The new charges include high-ranking officials at the MDEQ who failed in their duties to ensure the provision of safe drinking water and worked to make sure the Flint Water Treatment Plant stayed up and running regardless of the outcome or warning signs its operation was resulting in water poisoned with lead.

Liane Shekter-Smith: Charges allege that former high-ranking MDEQ official Liane Shekter-Smith, then-Chief of the Office of Drinking Water and Municipal Assistance, held key responsibilities for ensuring the provision of clean, safe drinking water for the citizens of Flint. Despite receiving notice of citizen complaints about water quality and knowledge of a Legionnaires outbreak and issues with lead levels, Shekter-Smith, in her high-ranking position that included supervision of key MDEQ employees, not only allegedly failed to take corrective action or notify public health officials but, in fact took steps to mislead and conceal evidence from health officials in phone calls revealed by the investigation.

Liane Shekter-Smith, former Chief of Drinking Water and Municipal Assistance: 1 count, Misconduct in Office (Felony: 5 years and/or $10,000)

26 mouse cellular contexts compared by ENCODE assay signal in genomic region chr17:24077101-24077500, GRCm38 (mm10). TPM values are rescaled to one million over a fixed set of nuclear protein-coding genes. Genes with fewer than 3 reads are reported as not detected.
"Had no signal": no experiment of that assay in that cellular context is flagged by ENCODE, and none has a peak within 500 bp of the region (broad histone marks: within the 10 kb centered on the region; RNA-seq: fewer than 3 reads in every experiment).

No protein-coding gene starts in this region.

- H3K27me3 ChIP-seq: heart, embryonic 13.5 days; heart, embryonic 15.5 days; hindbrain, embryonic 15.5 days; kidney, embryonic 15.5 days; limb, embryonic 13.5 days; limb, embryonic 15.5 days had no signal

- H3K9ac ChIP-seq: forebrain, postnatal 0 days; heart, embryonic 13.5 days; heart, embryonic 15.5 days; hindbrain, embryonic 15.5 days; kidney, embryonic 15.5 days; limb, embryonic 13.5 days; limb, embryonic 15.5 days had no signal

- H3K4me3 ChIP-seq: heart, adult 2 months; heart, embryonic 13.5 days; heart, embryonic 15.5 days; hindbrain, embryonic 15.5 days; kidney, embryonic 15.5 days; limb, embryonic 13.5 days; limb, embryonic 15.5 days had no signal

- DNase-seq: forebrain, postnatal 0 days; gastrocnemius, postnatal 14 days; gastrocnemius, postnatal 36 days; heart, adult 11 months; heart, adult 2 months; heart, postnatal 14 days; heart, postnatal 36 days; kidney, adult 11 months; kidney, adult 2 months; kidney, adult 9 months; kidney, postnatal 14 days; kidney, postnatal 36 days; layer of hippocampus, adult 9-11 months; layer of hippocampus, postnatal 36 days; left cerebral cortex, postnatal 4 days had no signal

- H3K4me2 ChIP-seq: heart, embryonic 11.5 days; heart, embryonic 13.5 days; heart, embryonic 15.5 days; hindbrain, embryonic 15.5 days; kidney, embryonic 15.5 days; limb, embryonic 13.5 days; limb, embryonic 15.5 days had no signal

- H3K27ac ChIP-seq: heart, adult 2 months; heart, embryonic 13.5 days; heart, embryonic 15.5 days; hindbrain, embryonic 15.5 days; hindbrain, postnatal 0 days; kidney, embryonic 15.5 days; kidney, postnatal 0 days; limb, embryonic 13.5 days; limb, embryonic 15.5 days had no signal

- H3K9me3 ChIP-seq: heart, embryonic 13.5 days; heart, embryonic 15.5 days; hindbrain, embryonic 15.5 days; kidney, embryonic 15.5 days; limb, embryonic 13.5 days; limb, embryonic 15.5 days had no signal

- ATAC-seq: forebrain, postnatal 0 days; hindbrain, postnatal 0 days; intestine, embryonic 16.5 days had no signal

1 count, Willful Neglect of Duty (Misdemeanor: 1 year and/or $1,000)

Adam Rosenthal: Charges allege that current MDEQ employee Adam Rosenthal, who worked in Shekter-Smith’s section, was warned by Flint Water Treatment Plant officials that they were not ready for operations and was later warned by the EPA that high levels of lead is usually due to particulate lead, signaling a corrosion problem. Charges allege that in 2015, Rosenthal willfully participated in the manipulation of lead testing results and falsely reported that the 90th percentile of the results for lead water testing was below the federal action level.  Eventually, a July 28, 2015 report was altered to exclude some high lead tests and Rosenthal forwarded the altered report on. Previously charged MDEQ employees Busch and Prsyby were also allegedly involved.

Adam Rosenthal, Water Quality Analyst
1 count, Misconduct in Office (Felony: 5 years and/or $10,000)

1 count, Willful Neglect of Duty (Misdemeanor: 1 year and/or $1,000)

1 count, Tampering with Evidence (Felony: 4 years and/or $5,000)

1 count, Conspiracy—Tampering with Evidence (Felony: 4 years and/or $10,000)